Teaching Your Kids to Work

By Joey and Carla Link
December 1, 2021

The colors of the trees in the fall are beautiful here in the Midwest and are a true reflection of the majesty of God’s artistry. But, as with most things they are also a lot of work. We have many trees in our yard and many trees mean many leaves that have to be raked. 

Yard work is a great way to teach kids how to work. I asked friends of ours if their teenage boys would be able to lend me a hand at cleaning up our yard. This included cleaning out the gutters on the roof and mowing down the bushes in the borders around the house. The boys had never done the dirty job of cleaning wet leaves and pine needles out of gutters before as they didn’t have trees in their yard, but they were willing to give it a try. I had spent many hours teaching the oldest kid baseball skills to sharpen his playing for his school team, so he was especially eager to help me.

They climbed the ladder to the roof with trowels in their hands and got to work. I was pleased with both their effort and their good attitude. When the kids were finished, I took them and their mother out for lunch. I asked Mom if I could do some teaching with the kids, and as she and her husband were alumni of the parenting classes we teach, she readily agreed.

I asked each of the boys which of them was the best worker that morning. Each of them had a different answer, and neither of them put themselves first. Their answers surprised each other and their mother. They did a good job of pointing out what each of them had done best.

I asked them to describe what I and their parents meant when we referred to something as “Good, Better or Best”. I wanted them to grade themselves on their work effort in each of these categories in both attitude and skill just as if they were in school. I shared Romans 12:3 with them as I asked them to do this:

“Do not think of yourself more highly than you ought,but rather think of yourself with sober judgement.”

When your kids do their chores, as their parent, it is easy for you to grade their effort in your mind. Do you ever wonder what grade your kids (8 yrs. and up) would give themselves? Having them do this is a good way to teach them what “sober judgement” is. Our kids graded themselves in these areas:

·      Did they do the job completely?

·      Did they do the job the way they had been instructed to?

·      Did they do the job (chores/schoolwork) on their own initiative?

·      If they had to be reminded to do it, how many reminders did it take to get them started?

·      Did they work with a good attitude?

·      Did they work with their best effort?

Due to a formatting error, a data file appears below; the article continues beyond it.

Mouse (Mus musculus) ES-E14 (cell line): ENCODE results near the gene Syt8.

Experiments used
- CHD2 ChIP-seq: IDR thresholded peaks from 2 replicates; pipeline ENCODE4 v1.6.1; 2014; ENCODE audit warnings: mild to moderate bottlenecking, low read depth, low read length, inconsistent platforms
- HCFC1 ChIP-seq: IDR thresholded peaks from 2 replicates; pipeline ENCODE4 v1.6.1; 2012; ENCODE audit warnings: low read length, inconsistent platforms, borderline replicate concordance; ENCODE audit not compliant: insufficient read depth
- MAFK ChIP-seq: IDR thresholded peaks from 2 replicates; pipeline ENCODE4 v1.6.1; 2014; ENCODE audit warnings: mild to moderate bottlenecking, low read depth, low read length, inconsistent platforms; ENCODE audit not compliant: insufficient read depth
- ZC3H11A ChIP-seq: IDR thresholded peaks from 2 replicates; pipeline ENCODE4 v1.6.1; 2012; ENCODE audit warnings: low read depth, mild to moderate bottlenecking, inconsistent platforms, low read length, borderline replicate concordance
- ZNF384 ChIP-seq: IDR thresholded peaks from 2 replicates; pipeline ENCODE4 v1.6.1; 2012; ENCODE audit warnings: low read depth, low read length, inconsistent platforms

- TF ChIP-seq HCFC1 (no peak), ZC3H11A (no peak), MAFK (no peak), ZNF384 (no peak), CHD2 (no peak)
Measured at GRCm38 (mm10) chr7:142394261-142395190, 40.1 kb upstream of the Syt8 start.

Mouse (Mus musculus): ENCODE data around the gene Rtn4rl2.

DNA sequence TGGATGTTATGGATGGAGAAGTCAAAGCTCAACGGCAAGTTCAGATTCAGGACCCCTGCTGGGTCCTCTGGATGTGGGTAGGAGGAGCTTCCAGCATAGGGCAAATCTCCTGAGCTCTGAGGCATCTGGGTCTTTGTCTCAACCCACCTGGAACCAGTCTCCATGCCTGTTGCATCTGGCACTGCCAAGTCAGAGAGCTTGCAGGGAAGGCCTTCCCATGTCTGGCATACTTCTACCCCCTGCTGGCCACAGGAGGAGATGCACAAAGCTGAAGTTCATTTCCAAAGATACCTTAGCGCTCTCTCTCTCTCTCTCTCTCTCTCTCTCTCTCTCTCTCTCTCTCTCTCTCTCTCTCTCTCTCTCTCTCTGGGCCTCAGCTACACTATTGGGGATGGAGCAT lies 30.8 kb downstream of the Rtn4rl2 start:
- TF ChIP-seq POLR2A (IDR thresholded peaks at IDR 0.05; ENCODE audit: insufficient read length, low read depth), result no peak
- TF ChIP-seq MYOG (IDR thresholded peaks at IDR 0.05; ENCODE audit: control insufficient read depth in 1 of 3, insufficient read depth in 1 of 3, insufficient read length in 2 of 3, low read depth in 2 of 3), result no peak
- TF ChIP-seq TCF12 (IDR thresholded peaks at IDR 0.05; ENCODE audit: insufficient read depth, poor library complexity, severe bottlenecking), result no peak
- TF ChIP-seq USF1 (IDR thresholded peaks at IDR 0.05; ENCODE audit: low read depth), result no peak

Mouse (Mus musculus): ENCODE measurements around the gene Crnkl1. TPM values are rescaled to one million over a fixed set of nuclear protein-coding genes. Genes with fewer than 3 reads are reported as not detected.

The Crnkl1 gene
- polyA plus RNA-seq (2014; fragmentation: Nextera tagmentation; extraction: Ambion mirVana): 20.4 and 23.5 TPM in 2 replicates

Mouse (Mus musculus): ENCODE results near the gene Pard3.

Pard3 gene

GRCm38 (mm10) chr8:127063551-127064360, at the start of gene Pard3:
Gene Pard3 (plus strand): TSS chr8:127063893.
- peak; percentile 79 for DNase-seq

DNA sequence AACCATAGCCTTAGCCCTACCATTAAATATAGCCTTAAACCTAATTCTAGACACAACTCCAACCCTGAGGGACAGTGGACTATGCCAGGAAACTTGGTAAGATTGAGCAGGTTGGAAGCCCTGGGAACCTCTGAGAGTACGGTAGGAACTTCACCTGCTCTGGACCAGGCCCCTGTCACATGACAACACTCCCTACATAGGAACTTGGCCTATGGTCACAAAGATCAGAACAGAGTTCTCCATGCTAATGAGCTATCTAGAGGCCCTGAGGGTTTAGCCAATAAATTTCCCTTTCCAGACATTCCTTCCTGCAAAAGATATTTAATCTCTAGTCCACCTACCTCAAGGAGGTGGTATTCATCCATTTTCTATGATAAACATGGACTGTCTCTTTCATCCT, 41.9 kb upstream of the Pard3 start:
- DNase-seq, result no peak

Carla and I discovered having our kids grade themselves was the best way for us to keep from falling into the habit of looking for what they didn’t do and lecturing them for it. We would grade them too, and shared what we thought after they told us what grade they gave themselves. On the whole, we were often easier on them than they were on themselves.

Our kids gave themselves “A’s” through “F’s” and kept a monthly chart of both their regular chores including schoolwork and added additional tasks they were instructed to do as well. If they got lower than a “B” on any one of the points listed above, they would write one way they were going to work on it that week and put it somewhere they would see it each day.

It didn’t take long for the kids who helped me clean out the gutters to come up with their grades for “Good, Better or Best”. Their scores matched what I had come up with. I asked them how they could improve the scores that were lower than a “b”. They both came up with things they could do, and I asked them how they were going to remind themselves to work on the things they came up with.

I asked them why it was important for them to give a chore their best effort, especially in attitude. Wasn’t it good enough to get the job done? Why on earth would they need to have a good attitude as they did it?

We talked about the expectations of employers when they got jobs of their own (neither of the boys were old enough to drive yet). 

·      Why would I want to hire someone who thought doing the job their way was better than mine? 

·      Why would I want to hire someone who did the bare minimum on the job instead of giving it their best effort?

 ·      Why would I want to pay someone who kept stopping what they were doing to look at their phone to see if they got a text? 

I surely would not want to pay someone I had hired to do a job if they whined and complained about it to other co-workers or friends.

When kids grade themselves on their chores each day, they are learning to manage their own work ethic by taking ownership of it which will impact many areas of their lives.It especially helps kids with the Sanguine temperament as the proof of the effort or lack of is right there before their eyes. Ask them every day how they are doing on staying focused on doing what they had come up with to work on.

A good verse for kids to memorize is Colossians 3:23:
Whatever you do, work at it with all your heart,as working for the Lord, not for human masters.”

How can you find out what your children’s temperaments are? Ultimately, we encourage you to ask God to open your eyes to the traits that make up your child and ask Him to teach you how to train your children in the way He wants them to go.